Since the pandemic began and throughout the 2021 fiscal year, we experienced a
steady decline in senior living occupancy as move-ins declined relative to
move-outs due to the pandemic. We have experienced modest senior living
occupancy improvement through the second quarter, partly as a result of
improving COVID-19 case trends and renewed consideration of senior living
communities as a home based care setting. We cannot be sure when the occupancy
levels in our senior living communities will return to pre-pandemic levels. As
uncertainty regarding the COVID-19 pandemic persists, if there is a resurgence
in cases, or if variant strains aggressively emerge, we could see a more
prolonged recovery.

When we acquire turnaround or start-up operations, we expect that our combined
metrics may be impacted. We expect these metrics to vary from period to period
based upon the maturity of the operations within our portfolio. We have
generally experienced lower occupancy rates and higher costs at our senior
living communities and lower census and higher costs at our home health and
hospice agencies for recently acquired operations; as a result, we generally
anticipate lower and/or fluctuating consolidated and segment margins during
years of acquisition growth.

Government Regulation

We have disclosed under the heading "Government Regulation" in the 2021 Annual
Report a summary of regulations that we believe materially affect our business,
financial condition or results of operations. Since the time of the filing of
the 2021 Annual Report, the following regulations have been updated.

The Coronavirus Aid, Relief, and Economic Security Act (the "CARES Act") was
enacted on March 27, 2020 in the United States and subsequent regulatory
actions. The CARES Act contained provisions for accelerated or advance Medicare
payments ("AAP") to provide supporting cash flow to providers and suppliers
combating the effects of the COVID-19 pandemic. We applied for and received
$28.0 million in 2020. These funds were subject to automatic recoupment through
offsets to new claims beginning one year after payment were issued. In April,
2021, CMS began to automatically recoup 25% of Medicare payments, which
continued for 11 months. At the end of the 11 months, assuming full repayment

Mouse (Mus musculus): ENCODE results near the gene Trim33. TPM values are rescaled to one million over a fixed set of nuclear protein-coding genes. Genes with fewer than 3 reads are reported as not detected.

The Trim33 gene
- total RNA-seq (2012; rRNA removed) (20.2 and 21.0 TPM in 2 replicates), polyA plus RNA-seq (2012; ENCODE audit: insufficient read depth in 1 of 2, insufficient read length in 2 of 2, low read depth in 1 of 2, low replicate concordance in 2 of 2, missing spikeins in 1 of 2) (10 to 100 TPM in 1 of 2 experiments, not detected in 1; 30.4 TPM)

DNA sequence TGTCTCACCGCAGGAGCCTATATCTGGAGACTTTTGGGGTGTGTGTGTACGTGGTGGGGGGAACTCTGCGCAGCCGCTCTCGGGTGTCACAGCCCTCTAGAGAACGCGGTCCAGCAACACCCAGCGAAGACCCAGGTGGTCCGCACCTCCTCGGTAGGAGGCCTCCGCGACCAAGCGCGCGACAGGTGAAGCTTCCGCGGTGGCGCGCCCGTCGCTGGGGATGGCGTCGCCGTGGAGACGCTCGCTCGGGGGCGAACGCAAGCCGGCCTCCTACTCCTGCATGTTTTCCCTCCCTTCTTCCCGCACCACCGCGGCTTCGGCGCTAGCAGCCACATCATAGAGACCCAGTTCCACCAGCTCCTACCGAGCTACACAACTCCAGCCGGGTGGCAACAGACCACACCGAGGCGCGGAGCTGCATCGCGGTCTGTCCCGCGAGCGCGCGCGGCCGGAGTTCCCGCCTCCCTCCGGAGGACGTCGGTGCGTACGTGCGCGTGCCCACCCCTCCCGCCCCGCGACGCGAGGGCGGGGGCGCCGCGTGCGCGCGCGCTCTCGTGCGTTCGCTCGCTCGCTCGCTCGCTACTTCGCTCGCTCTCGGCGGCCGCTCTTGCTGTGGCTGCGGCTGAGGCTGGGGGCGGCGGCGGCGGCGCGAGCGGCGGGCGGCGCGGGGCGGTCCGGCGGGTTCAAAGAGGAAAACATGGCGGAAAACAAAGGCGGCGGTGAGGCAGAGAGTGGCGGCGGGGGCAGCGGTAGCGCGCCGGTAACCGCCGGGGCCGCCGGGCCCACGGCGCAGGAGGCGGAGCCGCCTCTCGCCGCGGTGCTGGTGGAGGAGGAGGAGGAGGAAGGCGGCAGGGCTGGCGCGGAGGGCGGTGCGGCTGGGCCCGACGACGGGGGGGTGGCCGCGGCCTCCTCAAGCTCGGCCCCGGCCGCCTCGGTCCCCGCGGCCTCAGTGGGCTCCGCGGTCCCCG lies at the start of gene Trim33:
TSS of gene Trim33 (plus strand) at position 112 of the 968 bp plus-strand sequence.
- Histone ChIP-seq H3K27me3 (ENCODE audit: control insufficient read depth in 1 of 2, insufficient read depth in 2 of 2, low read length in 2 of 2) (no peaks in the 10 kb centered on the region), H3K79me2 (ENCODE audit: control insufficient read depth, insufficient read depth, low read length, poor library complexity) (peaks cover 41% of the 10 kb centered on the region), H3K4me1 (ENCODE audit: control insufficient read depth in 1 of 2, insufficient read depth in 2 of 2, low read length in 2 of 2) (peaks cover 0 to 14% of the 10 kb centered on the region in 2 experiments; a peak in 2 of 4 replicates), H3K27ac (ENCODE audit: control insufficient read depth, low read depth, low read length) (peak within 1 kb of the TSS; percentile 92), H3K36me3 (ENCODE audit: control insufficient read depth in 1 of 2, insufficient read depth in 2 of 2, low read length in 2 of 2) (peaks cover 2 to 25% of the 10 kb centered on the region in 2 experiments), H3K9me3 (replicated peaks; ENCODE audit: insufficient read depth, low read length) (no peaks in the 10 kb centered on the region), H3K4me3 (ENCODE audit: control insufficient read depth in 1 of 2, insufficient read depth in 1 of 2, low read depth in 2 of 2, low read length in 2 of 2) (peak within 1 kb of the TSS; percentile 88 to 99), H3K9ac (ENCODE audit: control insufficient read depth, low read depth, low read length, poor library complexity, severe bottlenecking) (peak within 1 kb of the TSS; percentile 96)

has not occurred, recoupment will increase to 50% for another six months. Any
balance outstanding after these two recoupment periods was subject to repayment
at a 4% interest rate. CMS has recouped all of the $28.0 million of the AAP
received by the Company as of June 30, 2022; no further balance remains payable
by the Company.

The CARES Act payroll tax deferral program allowed employers to defer the deposit and payment of the employer's portion of social security taxes that otherwise would be due between March 27, 2020, and December 31, 2020. The CARES Act

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permits employers to deposit half of these deferred payments by the end of 2021
and the other half by the end of 2022. The Company deferred approximately $7.8
million of the employer-paid portion of social security taxes, of which $4.1
million remains unpaid as of June 30, 2022 and is included in current
liabilities in accrued wages and related liabilities.

As described in our most recent Annual Report on Form 10-K, Item 1A, Risks
Related to COVID-19, CMS issued, and the United States Supreme Court upheld, an
interim final rule requiring workers of Medicare- or Medicaid-reimbursed
operations to be fully vaccinated or subject to an appropriate exemption. The
application of this interim final rule has been extended to all 50 states after
litigation before various courts, including the United States Supreme Court. The
deadline for compliance with this mandate ranged from February 28, 2022 to March
21, 2022, based on the state of operation. In addition, several states in which
our independent operating subsidiaries are located issued their own vaccine
requirements, most notably California, Colorado, Oregon, and Washington. In some